row2k Features
Creating Open Space in the Lightweight League
May 24, 2019
Ed Moran, row2k.com

Lorenzo Frati rowing four-seat in the Columbia lighteight third-varsity eight at Sprints

By the end of his second year of rowing on the Columbia University lightweight squad, Lorenzo Frati was sure he was gay. But he was unsure about when, or how, to tell his teammates and friends.

Even though he was rowing for coach Nich Lee Parker, his openly gay coach who recruited him when Frati was a high school athlete at Gulliver Prep in Miami, FL, he was still more than a little nervous about coming out.

"I was petrified," he said. "And I had a gay coach, and another gay teammate."

He kept it to himself until the fall of his junior year, and when New Zealand men's single sculler Robbie Manson was visiting Columbia, staying with Parker before rowing in the Head of the Charles Regatta.

Frati saw a role model in Manson, an openly gay elite athlete who holds the current world's best time in the men's single, and decided to confide in him and seek his advice. "I think that a lot of gay rowers, at any level, know about Robbie Manson, and I had been lucky to be introduced to Robbie by Nich."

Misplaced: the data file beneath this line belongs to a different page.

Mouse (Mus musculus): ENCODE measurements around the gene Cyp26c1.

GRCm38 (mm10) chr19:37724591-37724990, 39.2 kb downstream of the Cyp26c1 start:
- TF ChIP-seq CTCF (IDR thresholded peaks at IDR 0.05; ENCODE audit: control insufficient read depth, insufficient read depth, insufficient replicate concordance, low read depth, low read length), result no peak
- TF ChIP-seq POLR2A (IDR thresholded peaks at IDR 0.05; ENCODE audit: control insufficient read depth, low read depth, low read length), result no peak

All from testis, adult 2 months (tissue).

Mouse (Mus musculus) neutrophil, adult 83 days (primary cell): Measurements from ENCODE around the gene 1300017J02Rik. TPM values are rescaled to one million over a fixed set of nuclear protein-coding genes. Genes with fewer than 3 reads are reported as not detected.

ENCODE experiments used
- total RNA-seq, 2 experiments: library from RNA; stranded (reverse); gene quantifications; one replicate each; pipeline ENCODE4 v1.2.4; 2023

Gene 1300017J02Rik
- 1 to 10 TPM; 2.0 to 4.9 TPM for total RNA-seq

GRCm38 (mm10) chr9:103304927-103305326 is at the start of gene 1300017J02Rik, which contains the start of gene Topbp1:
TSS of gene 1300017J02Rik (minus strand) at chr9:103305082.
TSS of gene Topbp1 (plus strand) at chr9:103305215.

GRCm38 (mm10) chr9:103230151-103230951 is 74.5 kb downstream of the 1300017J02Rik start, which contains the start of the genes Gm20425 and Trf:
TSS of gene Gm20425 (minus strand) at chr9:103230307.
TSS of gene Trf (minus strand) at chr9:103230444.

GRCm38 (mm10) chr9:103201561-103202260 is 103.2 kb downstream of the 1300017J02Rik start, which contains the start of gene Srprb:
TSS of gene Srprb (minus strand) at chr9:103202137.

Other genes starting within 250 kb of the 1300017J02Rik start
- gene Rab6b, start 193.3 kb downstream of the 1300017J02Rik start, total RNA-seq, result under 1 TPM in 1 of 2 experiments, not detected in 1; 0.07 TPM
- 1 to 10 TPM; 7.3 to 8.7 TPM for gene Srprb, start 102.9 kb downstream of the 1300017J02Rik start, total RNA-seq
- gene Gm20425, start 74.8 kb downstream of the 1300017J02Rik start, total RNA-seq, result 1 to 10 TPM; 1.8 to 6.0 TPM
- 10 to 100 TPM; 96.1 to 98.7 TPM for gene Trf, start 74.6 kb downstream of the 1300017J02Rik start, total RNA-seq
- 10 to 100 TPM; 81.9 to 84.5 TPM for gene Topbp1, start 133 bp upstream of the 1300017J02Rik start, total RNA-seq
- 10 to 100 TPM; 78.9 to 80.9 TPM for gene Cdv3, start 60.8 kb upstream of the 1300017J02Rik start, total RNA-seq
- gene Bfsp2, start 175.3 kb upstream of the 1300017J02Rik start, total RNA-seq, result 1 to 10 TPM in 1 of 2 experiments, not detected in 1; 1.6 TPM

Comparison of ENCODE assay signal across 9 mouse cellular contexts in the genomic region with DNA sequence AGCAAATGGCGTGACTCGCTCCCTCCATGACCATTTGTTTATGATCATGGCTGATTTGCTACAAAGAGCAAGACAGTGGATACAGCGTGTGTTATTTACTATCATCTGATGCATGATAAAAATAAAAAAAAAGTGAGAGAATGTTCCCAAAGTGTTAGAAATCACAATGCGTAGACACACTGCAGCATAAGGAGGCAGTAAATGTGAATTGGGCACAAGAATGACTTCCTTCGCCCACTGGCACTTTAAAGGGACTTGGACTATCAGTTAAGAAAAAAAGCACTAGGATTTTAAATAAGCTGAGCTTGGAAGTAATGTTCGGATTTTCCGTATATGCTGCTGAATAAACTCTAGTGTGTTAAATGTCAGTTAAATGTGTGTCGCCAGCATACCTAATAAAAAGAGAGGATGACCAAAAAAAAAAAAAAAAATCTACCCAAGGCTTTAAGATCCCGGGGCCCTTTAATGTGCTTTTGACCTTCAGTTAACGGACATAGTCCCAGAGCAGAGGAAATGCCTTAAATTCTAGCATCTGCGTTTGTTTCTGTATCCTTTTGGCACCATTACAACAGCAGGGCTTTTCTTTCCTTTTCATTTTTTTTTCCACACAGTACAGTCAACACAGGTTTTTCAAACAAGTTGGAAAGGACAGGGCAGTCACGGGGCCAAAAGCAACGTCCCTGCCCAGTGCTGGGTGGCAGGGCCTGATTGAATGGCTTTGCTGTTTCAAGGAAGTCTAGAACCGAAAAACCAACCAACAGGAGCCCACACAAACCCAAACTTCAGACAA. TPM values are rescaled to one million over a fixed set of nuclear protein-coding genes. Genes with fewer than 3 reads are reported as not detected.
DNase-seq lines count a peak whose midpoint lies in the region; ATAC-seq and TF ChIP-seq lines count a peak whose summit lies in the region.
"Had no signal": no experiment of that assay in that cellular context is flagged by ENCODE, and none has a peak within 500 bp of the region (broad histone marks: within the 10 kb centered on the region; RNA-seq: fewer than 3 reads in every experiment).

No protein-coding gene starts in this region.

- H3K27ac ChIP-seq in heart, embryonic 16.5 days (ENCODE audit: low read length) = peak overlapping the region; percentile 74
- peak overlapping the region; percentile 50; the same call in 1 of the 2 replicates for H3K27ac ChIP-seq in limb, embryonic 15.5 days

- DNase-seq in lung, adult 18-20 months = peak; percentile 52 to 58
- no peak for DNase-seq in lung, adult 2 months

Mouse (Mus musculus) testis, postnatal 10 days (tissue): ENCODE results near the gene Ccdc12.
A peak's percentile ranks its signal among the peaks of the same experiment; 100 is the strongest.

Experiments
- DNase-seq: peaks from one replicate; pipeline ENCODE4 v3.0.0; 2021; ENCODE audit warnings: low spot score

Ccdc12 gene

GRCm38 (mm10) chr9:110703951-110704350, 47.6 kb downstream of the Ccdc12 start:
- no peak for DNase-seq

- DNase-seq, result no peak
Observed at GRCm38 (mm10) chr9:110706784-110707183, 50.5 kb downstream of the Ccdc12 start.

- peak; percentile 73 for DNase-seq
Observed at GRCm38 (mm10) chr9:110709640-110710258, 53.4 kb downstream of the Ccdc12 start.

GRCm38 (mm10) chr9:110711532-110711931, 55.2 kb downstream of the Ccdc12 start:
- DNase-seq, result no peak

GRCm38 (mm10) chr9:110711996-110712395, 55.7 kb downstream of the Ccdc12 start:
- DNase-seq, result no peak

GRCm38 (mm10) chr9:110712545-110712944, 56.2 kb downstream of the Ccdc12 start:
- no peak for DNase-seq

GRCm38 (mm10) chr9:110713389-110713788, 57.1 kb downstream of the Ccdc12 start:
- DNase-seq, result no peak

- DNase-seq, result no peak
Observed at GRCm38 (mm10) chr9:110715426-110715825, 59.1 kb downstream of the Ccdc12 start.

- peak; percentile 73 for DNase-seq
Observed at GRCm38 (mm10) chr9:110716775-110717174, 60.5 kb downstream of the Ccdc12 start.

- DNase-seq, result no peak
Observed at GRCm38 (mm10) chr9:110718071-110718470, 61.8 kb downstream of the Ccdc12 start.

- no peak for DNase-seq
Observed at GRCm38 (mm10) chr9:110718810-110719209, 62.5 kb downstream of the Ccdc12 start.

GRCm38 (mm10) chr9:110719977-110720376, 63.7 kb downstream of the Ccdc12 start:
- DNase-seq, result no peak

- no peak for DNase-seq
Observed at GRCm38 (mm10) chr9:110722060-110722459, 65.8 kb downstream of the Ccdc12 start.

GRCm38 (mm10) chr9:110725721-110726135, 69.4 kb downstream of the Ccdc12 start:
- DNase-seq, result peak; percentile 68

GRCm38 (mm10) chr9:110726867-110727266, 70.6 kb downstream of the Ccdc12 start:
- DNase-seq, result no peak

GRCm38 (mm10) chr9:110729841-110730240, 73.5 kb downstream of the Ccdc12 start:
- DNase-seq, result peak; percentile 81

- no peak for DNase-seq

"I had a couple of meals with Robbie, and I came out to him and explained the situation. And that's when I started to get the courage to come out to my team."

What he then learned confirmed his belief that Columbia's rowing team was an accepting and positive environment, that his teammates cared about him, and that he was safe to be who he wanted to be. But that is not the entire point of telling the story of how Frati came out. What is more important is what has happened since.

In the months following his opening up, Frati began communicating with other openly gay athletes rowing in the IRA Sprints league. He found there were multiple gay men and women throughout the league.

Some of them were already good friends, and over drinks during a break from school, two of them had the idea of forming a group of openly gay athletes rowing in the lightweight league, and they talked about it with Frati the next week.